The Trilateral Agreement between Turkey, Finland and Sweden and the Silence of Human Rights: The Need to Apply the MoU in Light of Human Rights and Refugee Law Protections  

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On 28 June, 2022, leaders of Turkey, Finland and Sweden met in Madrid to agree on a trilateral agreement that paves the way for Finland and Sweden’s NATO membership. The Memorandum of Understanding (MoU) that resulted from the meeting contains concrete commitments by Finland and Sweden to cooperate with Turkey in the fields of counter-terrorism, organised crime and threats to national security. The commitments, as outlined in the MoU, include adopting new national regulatory frameworks for arms exports, supporting Turkey’s involvement in the initiatives of the European Union’s Common Security and Defence Policy, including the PESCO Project on Military Mobility, fighting ‘disinformation’, and judicial cooperation in matters of counter-terrorism, in particular regarding groups or individuals affiliated to the outlawed Kurdistan Workers’ Party or Partiya Karkerên Kurdistan (PKK). This post will focus on this last point, and will highlight some critical aspects of the MoU where it fails to make any reference to human rights and refugee law safeguards when considering deportation or extradition requests.

Vague provisions on anti-terror cooperation

The Kurdish question is one of the most intricate and long-lasting issue in the Middle East. While early historical records of the presence of Kurds in the area date back to the times of Alexander the Great, the region of Kurdistan never achieved the statehood in modern terms, and the hopes for self-determination and the creation of a Kurd state fuelled by the 1920 Treaty of Sèvres were definitively repressed in 1923 with the Treaty of Lausanne. Since then, the history of Kurds has been inextricably intertwined to that of Syria, Turkey, Iran and Iraq. In Turkey, the independence movement in the oil-rich Kurdish region was met with repression and segregation by the central government. In turn, the militant separatist organization PKK started a bloody guerrilla-war that to some extent lasts until today. Nowadays, the PKK is widely recognised as a terrorist organization by NATO members and the European Union.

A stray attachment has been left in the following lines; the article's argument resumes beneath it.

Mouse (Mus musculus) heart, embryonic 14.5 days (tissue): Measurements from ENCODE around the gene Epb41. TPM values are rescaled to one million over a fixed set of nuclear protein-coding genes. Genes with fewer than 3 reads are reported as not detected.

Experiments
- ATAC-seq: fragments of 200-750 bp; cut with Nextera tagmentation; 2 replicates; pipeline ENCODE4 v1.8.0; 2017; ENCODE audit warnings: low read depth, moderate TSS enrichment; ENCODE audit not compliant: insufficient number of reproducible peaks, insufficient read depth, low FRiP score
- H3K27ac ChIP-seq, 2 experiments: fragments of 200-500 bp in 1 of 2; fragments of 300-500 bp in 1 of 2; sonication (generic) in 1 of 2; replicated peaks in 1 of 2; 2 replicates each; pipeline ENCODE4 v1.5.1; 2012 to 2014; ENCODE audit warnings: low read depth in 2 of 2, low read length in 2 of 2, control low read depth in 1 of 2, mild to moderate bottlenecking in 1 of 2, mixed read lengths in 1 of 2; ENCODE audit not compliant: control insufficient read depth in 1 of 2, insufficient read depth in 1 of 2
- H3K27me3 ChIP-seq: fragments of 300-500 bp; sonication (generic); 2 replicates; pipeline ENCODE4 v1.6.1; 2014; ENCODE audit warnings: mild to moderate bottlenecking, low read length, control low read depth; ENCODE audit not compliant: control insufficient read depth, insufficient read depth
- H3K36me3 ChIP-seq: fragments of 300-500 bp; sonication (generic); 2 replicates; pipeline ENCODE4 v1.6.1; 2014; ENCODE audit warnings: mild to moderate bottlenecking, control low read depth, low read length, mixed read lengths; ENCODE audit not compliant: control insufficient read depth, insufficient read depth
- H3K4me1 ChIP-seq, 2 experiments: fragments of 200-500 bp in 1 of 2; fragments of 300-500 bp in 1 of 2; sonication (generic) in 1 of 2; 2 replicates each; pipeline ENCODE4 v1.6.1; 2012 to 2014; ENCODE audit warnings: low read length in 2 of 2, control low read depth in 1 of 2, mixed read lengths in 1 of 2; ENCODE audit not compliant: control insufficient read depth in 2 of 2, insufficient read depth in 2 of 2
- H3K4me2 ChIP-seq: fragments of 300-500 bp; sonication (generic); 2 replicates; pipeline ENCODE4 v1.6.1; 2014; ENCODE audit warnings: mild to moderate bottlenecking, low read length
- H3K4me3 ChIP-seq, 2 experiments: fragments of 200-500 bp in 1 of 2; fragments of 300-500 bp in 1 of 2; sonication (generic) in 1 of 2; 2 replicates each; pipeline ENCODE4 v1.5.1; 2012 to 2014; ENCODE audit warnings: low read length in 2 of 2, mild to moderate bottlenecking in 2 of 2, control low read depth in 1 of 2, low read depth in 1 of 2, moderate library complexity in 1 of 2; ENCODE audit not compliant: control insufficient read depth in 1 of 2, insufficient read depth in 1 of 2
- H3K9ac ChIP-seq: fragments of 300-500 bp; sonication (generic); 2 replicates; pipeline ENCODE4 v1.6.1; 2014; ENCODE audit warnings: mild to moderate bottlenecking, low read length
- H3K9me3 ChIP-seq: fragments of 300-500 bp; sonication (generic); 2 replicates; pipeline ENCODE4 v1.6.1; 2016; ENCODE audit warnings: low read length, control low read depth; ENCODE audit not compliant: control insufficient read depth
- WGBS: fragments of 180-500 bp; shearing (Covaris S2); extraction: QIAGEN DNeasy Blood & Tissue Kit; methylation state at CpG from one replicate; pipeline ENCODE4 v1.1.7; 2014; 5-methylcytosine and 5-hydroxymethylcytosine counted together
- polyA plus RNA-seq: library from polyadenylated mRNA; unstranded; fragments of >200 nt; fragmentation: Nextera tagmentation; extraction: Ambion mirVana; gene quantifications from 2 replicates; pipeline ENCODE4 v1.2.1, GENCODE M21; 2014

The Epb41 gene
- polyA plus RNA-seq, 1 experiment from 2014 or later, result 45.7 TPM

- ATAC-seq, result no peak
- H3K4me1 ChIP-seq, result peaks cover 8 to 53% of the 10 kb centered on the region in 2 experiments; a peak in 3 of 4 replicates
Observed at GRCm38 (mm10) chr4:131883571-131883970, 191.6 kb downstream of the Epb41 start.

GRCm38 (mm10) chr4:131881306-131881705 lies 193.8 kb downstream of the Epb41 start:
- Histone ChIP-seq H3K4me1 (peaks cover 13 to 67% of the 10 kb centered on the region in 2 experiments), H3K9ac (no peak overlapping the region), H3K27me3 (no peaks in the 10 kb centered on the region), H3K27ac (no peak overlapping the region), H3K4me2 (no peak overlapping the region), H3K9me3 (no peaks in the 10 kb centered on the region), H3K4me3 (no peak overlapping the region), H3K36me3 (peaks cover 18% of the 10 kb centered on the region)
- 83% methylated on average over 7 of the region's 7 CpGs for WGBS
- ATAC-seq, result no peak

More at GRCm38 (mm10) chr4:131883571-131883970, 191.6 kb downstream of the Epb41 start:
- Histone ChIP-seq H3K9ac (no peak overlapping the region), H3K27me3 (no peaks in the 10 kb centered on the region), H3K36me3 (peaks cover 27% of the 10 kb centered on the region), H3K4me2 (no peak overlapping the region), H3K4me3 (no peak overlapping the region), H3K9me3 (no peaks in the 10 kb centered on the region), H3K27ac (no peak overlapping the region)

To the contrary, the Fethullah Terrorist Organisation (FETÖ) and the People’s Protection Units or Yekîneyên Parastina Gel (YPG) are not generally considered terrorist groups. FETÖ is the Turkish denomination of the Gülen movement, led by the US-based preacher Fethullah Gülen. The YPG is a mainly-Kurdish armed group in Syria and the primary component of the Syrian Democratic Forces fighting ISIS in Syria and, until now, supposedly supported by Sweden. Several NATO members have explicitly rejected Turkey’s request to list FETÖ and YPG among terrorist organisations. States have also not regarded the Democratic Union Party or Partiya Yekîtiya Demokrat (PYD), a Kurdish left wing political party in Syria, as a terrorist organisation. Turkey recently started to depict PYD as a terrorist group in Turkish official discourse, after the party accused the government of facilitating ISIS during the Siege of Kobane. As a result, Turkey also launched the so-called Operation Olive Branch in January 2018, a military attack in the Kurdish-populated region of Afrin in Syria, justifying their illegal action on self-defence against the “threat of terrorism”.

Point No. 4 of the MoU 4 states that Finland and Sweden, in full support to Turkey against threats to its national security, “will not provide support to YPG/PYD, and the organisation described as FETO in Turkiye.” The same point goes on by stating that “Finland and Sweden reject and condemn terrorism in all its forms and manifestations, in the strongest terms. Finland and Sweden unambiguously condemn all terrorist organisations perpetrating attacks against Turkiye…” By this formulation, Finland and Sweden seem to imply that FETÖ, YPG and even PYD should be considered terrorist organisations. By conceding to this opaque and allusive language, Finland and Sweden – without explicitly committing to classify FETÖ, YPG and PYD as terrorist – offer further leverage to Turkey’s heavily politicised version, and to shifting narratives around Kurds in their domestic public opinion.

The next point of the MoU further offers another example of diplomatic opacity. Point 5 states that Finland and Sweden “commit to prevent activities of the PKK and all other terrorist organisations and their extensions, as well as activities by individuals in affiliated and inspired groups or networks linked to these terrorist organisations.” What is more, under bullet point 4 of point 8 of the MoU, Finland and Sweden promise to “investigate and interdict any financing and recruitment activities of the PKK and all other terrorist organisations and their extensions, as well affiliates or inspired groups or networks as outlined in paragraph 5.” These clauses are vague and broad, and could be easily interpreted as to include people who are only indirectly linked to ‘PKK-inspired’ networks. This phrasing can be used to curtail support for legitimate political associations that are not related to any terrorist or violent activity. Finland and Sweden should make sure this commitment is only enforced with respect to individuals and groups that are effectively affiliated with proscribed terrorist organisations, and should ensure that such measures respect the principles of legality and non-retroactivity.